of the question.
If you have any desire to do any sand/bead/shot blasting you'll need up to
Just a data point, I can run my air angle grinder, or orbital sander,
on my compressor all day long. I tried. I have a 3 HP compressor (3
honest HP, with a big Baldor motor). I am not even sure what my
compressor CFM is, probably about 11-12 CFM.
That's another issue - just as these consumer-grade air compressor vendors
overrate the CFM ratings for compressors, so they underrate the CFM on their air
tools. I have yet to see an air die grinder which doesn't require a solid 15 CFM
at 90 psi to run the air pump at 50% duty cycle or below which is what you
should have to avoid wearing out your compressor.
Not 6 CFM. Not 10 CFM. FIFTEEN CFM.
Which sez your diegrinders need about 7.5 CFM. Diff'rent strokes for
diff'rnt folks. Weekend workers are not gonna be running a
diegrinder 16 hours per weekend most weekends. Sauce for goose 'n
I don't know of any "weekend shop" guy that hasn't been satisfied
with his "consumer" 11CFM or so compressor.
I think we "advisors" should separate "whut I have" from "whut you
should have" when needs of askers may be different from ours.
Well said, Don. Every guy has different needs. A consumer-grade
compressor might suit you well. If you want a brand new compressor,
don't want to spend time tinkering with it, and don't mind a machine
which might need replacing in a few years, go for it. But if you like
tinkering, want a compressor which will last, and the air to drive your
43 CFM Ingersoll-Rand die grinder (they do make one, I'll find the model
number if you like) go for the ex-industrial unit.
I have a Porter Cable "7HP" 60 gallon compressor that keeps up with every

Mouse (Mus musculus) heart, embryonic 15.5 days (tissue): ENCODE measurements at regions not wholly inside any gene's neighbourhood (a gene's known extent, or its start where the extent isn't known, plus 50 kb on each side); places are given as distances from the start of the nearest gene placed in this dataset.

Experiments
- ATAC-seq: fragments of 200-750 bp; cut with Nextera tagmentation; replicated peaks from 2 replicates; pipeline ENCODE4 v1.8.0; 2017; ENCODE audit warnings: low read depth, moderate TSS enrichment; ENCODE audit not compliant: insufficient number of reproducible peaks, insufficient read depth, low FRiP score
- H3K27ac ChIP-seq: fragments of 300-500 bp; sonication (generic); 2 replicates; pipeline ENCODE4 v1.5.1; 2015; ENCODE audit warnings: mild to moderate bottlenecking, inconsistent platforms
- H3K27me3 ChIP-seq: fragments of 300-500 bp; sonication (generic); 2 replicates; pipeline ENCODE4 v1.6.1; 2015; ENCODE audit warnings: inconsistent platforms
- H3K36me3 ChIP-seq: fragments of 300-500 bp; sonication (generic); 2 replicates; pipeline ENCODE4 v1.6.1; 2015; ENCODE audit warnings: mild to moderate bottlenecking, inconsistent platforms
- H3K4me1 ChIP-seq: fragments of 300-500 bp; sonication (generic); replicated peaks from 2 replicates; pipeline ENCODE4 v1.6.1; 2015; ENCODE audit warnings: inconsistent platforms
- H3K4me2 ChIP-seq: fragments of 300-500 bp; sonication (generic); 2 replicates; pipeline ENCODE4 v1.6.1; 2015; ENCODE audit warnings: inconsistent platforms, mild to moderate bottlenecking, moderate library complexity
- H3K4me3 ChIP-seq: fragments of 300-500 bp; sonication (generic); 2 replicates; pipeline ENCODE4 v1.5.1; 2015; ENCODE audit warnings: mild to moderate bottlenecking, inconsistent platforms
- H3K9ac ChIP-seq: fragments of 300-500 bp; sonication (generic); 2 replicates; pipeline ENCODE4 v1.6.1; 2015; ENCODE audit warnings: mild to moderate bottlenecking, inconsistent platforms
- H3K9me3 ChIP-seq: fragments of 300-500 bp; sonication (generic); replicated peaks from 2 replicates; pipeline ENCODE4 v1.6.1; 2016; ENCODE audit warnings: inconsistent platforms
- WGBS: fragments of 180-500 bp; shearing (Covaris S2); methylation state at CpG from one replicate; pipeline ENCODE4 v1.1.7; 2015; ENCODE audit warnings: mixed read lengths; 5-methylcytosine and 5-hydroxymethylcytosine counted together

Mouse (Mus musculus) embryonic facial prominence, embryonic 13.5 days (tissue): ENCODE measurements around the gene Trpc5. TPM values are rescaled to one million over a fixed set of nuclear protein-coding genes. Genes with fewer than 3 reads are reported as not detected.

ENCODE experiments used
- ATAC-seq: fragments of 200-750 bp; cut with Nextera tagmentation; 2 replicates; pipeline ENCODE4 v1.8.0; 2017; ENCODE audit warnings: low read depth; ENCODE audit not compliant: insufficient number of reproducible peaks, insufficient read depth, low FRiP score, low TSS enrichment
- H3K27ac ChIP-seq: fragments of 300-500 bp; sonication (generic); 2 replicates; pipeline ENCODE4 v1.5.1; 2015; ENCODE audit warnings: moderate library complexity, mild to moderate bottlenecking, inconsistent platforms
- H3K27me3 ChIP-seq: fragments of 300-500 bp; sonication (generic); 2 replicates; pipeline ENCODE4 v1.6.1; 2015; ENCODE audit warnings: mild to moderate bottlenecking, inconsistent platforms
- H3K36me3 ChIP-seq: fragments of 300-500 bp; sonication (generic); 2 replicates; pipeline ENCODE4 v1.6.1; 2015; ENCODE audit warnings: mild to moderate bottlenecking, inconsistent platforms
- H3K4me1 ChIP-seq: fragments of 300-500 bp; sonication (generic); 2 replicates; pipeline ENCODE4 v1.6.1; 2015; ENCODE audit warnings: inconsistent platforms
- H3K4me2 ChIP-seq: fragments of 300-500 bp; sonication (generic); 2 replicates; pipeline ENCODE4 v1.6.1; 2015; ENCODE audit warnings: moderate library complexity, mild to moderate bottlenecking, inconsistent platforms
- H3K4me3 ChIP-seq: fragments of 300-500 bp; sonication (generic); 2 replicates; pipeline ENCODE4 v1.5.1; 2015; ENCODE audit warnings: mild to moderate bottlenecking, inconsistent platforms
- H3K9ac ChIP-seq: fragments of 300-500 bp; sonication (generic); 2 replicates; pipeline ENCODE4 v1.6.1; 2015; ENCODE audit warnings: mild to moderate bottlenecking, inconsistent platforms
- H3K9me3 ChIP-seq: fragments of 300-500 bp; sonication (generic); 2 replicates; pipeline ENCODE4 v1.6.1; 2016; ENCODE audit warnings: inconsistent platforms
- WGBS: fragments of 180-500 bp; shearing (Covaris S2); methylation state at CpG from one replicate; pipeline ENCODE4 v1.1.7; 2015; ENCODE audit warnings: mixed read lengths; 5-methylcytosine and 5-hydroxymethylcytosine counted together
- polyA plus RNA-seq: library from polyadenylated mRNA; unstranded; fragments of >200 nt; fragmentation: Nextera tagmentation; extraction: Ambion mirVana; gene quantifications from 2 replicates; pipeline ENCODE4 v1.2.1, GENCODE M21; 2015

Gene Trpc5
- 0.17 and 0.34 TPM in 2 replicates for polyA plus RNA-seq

tool I have, die grinders, air drills, DA sander. Granted it will not run 24
hours a day powering the tool, but with my use the worst that happens is the
compressor runs constantly while the tool is in use. The pressure never
drops enough that I have to stop and take a break for the compressor to
For the weekend warrior 10 CFM is just enough.
All too true, Chris.
One of my key considerations was portability and this one fits nicely
between the tailgate of my pickup and the fifth-wheel hitch. It also sits 6"
below the bed rails.
It runs easily from a 15A 120V circuit - available on the outside of my RV -
when the generator is running. This allows me to use a few basic pneumatic
tools such as an impact wrench and ratchet in the event of a flat tire "in
the middle of nowhere".
Don: here's one "weekend shop" guy that's going to be looking for something
in the 15+ CFM range with as much storage capacity as I can get that'll run
on 240V single-phase. [Emphasis on the "+"]
My goal will be to have enough capacity to consider doing light-to-medium
sand/bead blasting and, if the comments posted here are even "near the
ballpark", there are few pneumatic applications that require more airflow
I am quite happy with the performance from my $12 die grinder powered
by my 1/2 HP, 2CFM compressor. Of course if I found a 15 CFM
compressor and appropriate motor for the money invested in the present
setup ( less than $10 ) I wouldn't turn it down.
You can get an 18 CFM Ingersoll single stage for about $800.
Since you want storage capacity, I'd encourage you to look at a
two-stage. They are noticably more efficient (more CFM per HP), and
their capacity is nearly the same at 175 PSI as it is 90 PSI.
Having your reservoir at 175 PSI rather than 125 PSI more than doubles
its capacity for given volume, for shop air regulated to 90 PSI.